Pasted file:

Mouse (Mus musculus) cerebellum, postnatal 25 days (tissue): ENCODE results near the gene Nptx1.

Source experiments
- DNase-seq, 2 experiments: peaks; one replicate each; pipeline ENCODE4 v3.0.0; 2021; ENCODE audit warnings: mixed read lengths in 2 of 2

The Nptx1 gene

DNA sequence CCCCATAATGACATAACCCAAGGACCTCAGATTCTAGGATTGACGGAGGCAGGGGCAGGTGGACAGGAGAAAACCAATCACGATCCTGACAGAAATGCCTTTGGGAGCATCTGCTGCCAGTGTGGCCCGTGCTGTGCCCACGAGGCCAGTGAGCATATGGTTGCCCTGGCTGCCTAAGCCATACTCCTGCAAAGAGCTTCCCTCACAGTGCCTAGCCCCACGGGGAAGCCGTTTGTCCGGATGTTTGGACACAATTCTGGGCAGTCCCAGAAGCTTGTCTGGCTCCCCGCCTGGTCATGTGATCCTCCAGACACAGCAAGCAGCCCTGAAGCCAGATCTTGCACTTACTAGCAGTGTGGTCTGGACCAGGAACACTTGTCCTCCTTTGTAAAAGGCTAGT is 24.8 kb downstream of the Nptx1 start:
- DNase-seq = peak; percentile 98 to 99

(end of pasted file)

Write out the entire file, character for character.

Mouse (Mus musculus) cerebellum, postnatal 25 days (tissue): ENCODE results near the gene Nptx1.

Source experiments
- DNase-seq, 2 experiments: peaks; one replicate each; pipeline ENCODE4 v3.0.0; 2021; ENCODE audit warnings: mixed read lengths in 2 of 2

The Nptx1 gene

DNA sequence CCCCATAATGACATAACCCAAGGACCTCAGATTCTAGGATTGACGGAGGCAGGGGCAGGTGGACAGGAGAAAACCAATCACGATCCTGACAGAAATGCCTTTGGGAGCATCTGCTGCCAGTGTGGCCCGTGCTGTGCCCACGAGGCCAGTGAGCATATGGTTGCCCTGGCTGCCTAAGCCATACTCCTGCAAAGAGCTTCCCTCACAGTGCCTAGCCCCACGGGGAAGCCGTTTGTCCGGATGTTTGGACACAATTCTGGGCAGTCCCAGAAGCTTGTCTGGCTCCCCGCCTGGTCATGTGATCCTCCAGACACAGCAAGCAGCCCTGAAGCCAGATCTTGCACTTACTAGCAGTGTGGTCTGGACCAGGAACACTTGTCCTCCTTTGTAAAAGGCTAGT is 24.8 kb downstream of the Nptx1 start:
- DNase-seq = peak; percentile 98 to 99